Most of our family nights in December are centered around Christmas traditions. Last week it was Michelle's turn for the lesson. She shared President Kimball's quote on the importance of remembering, and then announced that we would set up the tree to help us remember the Savior all month long. So we did, and we had a great time. The past few years I've set up and decorated the tree by myself, and I decided that it's a lot more fun working together!

"When you look in the dictionary for the most important word, do you know what it is? It could be remember. Because all of you have made covenants - you know what to do and you know how to do it - our greatest need is to remember. That is why everyone goes to sacrament meeting every Sabbath day - to take the sacrament and listen to the priests pray that 'they may always remember him and keep his commandments which he has given them.' Remember is the word. Remember is the program." (Spencer W. Kimball, 1968)

Yesterday I found this quote by Elder Nelson. Not only is "remember" the most important word in the dictionary, it's the main responsibility of my life's mission. (I figure I have to remember before I can be repentant and righteous.)

"Jesus' responsibility as Advocate, Savior, and Redeemer was foredetermined in premortal realms and fulfilled by His Atonement. Our responsibility is to remember, to repent, and to be righteous." (Russell M. Nelson, 2000)

Have fun remembering this Christmas season!

Wednesday, December 2, 2009

It's Citrus Time

Works for Me Wednesday
Peeling Oranges

This morning as I put oranges in the lunch sacks, I was reminded of one of our "not to be missed" Christmas traditions which is to wake up on Christmas morning and find an orange in the toe of every stocking. Since I figured that might be a common tradition, I thought I'd share something I learned from my mom years ago on a different way to cut oranges. (And that reminds me that when the kids were little their favorite way was as "wheels" - just make a bunch of 3/8" horizontal slices. That seemed to work better than the 1/4 wedges that I grew up. And, of course, there's the traditional way of just peeling it, and I've even heard of sticking a straw through the rind and drinking the orange!)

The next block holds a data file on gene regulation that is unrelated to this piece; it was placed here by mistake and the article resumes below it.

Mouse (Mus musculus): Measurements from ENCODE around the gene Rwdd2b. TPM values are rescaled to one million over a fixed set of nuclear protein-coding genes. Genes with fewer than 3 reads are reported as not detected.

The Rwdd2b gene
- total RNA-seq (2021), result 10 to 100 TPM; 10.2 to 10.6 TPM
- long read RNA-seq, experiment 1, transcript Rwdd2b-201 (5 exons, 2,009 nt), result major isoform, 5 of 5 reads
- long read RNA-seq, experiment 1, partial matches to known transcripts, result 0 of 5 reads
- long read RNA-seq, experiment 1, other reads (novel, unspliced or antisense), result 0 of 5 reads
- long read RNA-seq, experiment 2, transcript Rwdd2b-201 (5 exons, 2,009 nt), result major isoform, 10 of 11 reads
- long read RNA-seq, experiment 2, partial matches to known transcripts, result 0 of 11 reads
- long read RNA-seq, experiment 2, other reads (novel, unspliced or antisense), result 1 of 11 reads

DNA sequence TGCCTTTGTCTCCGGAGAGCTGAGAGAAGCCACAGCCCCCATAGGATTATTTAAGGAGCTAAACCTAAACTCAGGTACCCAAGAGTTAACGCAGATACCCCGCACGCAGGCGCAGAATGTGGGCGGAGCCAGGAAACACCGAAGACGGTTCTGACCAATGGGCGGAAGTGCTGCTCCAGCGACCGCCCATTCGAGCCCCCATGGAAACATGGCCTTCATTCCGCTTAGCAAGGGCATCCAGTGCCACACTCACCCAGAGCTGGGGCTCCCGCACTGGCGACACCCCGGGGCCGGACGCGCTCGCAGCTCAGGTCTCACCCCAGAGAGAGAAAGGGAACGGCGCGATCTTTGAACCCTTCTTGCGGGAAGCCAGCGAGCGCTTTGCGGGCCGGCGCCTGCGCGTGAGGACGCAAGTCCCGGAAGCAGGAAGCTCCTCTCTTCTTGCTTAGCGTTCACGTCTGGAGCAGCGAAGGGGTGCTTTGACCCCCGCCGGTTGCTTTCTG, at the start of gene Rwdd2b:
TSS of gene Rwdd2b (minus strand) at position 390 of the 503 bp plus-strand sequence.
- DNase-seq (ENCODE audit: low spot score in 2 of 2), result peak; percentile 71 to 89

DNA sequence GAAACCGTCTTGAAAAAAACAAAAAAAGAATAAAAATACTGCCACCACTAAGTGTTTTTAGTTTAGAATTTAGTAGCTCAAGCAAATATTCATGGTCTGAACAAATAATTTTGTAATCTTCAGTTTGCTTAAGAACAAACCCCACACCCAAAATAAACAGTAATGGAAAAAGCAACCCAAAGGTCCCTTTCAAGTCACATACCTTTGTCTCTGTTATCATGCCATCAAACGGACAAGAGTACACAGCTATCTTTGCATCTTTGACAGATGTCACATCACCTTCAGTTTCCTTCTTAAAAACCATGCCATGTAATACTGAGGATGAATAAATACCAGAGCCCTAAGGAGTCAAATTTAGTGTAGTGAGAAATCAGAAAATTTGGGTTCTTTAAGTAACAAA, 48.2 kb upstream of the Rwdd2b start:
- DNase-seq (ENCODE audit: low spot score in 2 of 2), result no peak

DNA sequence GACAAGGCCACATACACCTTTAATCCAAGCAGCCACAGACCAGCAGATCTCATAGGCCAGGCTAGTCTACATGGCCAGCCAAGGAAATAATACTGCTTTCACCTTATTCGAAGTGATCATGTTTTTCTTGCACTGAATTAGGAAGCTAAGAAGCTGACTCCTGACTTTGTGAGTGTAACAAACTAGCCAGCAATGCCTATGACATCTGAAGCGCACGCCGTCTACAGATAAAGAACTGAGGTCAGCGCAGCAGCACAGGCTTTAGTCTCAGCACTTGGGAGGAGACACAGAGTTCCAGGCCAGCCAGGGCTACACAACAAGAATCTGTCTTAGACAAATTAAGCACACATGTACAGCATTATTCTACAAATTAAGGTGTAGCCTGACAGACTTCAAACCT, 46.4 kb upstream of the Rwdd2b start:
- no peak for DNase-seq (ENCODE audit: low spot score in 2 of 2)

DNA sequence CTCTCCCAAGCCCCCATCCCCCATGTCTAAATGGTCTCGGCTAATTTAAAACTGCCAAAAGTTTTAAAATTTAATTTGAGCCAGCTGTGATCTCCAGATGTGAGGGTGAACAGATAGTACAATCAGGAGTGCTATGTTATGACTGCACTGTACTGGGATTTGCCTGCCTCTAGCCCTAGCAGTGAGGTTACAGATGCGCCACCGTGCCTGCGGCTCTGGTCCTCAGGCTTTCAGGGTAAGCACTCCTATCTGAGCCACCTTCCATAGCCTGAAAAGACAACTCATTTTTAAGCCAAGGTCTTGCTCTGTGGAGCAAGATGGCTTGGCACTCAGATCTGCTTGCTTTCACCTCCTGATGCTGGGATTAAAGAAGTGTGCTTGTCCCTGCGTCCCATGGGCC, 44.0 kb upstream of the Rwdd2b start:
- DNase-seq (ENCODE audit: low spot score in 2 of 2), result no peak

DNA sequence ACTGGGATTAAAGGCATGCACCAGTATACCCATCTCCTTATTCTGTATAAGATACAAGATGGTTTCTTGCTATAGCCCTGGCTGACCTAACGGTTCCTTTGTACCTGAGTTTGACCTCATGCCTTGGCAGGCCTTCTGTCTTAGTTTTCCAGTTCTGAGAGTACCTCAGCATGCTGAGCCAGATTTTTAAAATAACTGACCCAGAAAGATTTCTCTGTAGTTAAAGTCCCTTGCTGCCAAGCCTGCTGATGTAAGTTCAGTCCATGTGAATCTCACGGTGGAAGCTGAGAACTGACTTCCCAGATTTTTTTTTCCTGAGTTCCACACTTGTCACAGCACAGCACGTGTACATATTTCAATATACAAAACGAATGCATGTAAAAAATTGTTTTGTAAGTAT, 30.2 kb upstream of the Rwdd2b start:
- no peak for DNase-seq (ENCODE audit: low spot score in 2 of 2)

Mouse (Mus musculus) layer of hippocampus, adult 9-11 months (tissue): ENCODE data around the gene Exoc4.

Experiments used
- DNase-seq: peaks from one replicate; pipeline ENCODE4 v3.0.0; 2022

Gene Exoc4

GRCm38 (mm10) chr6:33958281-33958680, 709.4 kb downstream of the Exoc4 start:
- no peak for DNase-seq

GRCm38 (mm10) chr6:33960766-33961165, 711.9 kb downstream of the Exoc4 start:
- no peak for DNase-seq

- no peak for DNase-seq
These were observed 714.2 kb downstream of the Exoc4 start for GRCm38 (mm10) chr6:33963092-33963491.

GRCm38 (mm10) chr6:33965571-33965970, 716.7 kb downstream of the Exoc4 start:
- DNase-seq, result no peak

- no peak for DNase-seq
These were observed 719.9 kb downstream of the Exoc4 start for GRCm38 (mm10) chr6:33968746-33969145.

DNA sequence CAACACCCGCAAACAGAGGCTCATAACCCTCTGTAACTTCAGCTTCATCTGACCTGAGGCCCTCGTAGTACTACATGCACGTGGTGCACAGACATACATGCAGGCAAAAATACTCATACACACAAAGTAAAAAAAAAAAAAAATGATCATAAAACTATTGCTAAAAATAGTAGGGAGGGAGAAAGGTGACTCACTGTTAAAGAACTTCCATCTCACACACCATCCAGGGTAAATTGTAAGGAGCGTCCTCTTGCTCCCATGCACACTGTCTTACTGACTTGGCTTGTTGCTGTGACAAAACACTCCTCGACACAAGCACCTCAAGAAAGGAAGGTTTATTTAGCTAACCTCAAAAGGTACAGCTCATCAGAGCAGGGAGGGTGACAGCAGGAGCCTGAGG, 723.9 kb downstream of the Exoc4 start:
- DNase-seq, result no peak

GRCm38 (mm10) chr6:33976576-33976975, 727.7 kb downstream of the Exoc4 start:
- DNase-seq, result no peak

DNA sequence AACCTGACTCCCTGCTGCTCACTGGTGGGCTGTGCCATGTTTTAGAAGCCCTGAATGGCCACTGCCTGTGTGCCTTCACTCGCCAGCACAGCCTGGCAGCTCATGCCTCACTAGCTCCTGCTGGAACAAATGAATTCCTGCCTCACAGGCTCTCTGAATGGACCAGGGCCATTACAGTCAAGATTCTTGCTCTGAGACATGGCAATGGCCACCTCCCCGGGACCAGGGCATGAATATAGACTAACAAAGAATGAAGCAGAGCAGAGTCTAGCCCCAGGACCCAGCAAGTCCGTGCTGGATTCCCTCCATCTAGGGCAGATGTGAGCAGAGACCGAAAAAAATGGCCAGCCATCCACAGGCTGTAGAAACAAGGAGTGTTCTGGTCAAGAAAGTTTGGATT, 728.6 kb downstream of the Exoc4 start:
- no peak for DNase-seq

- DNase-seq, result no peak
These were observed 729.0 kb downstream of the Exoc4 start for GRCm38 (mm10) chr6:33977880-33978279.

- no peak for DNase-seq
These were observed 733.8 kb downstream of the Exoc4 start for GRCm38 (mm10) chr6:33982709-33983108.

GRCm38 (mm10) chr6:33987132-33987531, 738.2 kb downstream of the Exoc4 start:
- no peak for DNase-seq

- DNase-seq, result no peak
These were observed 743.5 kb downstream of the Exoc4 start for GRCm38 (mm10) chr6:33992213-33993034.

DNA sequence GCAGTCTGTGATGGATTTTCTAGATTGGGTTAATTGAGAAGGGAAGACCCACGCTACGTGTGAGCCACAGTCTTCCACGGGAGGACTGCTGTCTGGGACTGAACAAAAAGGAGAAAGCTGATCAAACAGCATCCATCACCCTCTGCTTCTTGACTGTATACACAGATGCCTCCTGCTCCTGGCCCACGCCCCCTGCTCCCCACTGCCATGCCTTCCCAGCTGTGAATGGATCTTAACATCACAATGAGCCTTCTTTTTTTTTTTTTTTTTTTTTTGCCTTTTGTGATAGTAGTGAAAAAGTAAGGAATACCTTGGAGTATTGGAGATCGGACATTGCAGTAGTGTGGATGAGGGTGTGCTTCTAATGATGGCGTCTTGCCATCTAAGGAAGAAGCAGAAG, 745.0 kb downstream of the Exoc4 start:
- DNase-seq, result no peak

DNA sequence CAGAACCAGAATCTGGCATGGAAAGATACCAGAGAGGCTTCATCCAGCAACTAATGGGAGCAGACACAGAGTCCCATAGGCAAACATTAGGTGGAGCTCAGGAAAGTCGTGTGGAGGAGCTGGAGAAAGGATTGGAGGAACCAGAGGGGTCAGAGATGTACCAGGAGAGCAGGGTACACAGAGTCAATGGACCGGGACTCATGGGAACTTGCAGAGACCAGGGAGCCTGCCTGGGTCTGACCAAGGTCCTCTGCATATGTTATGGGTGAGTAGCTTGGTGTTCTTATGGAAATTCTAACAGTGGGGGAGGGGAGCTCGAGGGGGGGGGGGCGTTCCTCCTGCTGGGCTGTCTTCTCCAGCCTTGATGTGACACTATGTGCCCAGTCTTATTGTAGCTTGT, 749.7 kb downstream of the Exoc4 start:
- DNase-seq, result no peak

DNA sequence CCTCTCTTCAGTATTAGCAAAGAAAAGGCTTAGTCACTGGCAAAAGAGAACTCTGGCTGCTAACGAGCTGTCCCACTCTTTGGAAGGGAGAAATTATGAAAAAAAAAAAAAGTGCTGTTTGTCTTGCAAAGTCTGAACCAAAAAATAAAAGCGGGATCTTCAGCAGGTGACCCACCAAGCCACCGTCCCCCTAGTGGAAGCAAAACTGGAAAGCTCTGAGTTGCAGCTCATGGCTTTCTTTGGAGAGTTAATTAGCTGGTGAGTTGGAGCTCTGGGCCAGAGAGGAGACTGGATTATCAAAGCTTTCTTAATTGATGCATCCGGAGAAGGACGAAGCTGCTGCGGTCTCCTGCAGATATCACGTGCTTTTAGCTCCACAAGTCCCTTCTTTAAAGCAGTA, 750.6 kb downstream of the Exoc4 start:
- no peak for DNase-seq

But, to get back on topic. Here's a way to cut an orange that eliminates all the rind and membrane, so that it looks all pretty in an ambrosia salad. You start by using a serrated knife to cut away the peel, getting all the way to the juicy segments.Then you cut each segment away from the membrane.And eventually you have a pretty bowl of fruit.If you want more step-by-step pictures, go here. And if you want to see others' ideas, go here.

Have a wonderful December!

Making Progress

November's UFOs

Once again I finally crossed something off the list that wasn't really *my* chore, but I've been nagging about it for over a year, and now I can stop that!

The summer of 2008, Steven decided that he'd wash all the windows as his Family Life Service Project (one of the merit badge requirements). We had a busy summer, and then another busy summer. However, he really wanted to be able to play video games over the Thanksgiving break, and he'd already done all the easy things on his Scouting to-do list, so out came the bucket and sponge. He did a good job, and was able to thoroughly enjoy his game time. I was questioning my sanity over allowing this (because it did require some adult direction and supervision) in between shopping and errands and laundry and packing, but we survived, and now we have shiny windows. Thank you, Steven!
Remember what happens when you procrastinate? (Go here for the whole story.) Well, this year I was determined that processing the Halloween pumpkin would NOT be an unfinished task, and took care of that early in November!